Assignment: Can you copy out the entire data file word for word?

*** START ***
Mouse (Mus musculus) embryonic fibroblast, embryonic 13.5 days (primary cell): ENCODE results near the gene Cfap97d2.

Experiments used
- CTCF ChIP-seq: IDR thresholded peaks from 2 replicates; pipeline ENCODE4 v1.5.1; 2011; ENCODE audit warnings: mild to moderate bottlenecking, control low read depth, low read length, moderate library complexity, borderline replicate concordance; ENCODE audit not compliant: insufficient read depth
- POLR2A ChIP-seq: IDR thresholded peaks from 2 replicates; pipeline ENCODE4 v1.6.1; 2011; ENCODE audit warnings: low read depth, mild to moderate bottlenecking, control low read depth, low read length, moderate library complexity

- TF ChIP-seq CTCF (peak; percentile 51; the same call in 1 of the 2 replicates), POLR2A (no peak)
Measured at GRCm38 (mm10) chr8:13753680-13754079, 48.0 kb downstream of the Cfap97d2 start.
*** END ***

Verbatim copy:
Mouse (Mus musculus) embryonic fibroblast, embryonic 13.5 days (primary cell): ENCODE results near the gene Cfap97d2.

Experiments used
- CTCF ChIP-seq: IDR thresholded peaks from 2 replicates; pipeline ENCODE4 v1.5.1; 2011; ENCODE audit warnings: mild to moderate bottlenecking, control low read depth, low read length, moderate library complexity, borderline replicate concordance; ENCODE audit not compliant: insufficient read depth
- POLR2A ChIP-seq: IDR thresholded peaks from 2 replicates; pipeline ENCODE4 v1.6.1; 2011; ENCODE audit warnings: low read depth, mild to moderate bottlenecking, control low read depth, low read length, moderate library complexity

- TF ChIP-seq CTCF (peak; percentile 51; the same call in 1 of the 2 replicates), POLR2A (no peak)
Measured at GRCm38 (mm10) chr8:13753680-13754079, 48.0 kb downstream of the Cfap97d2 start.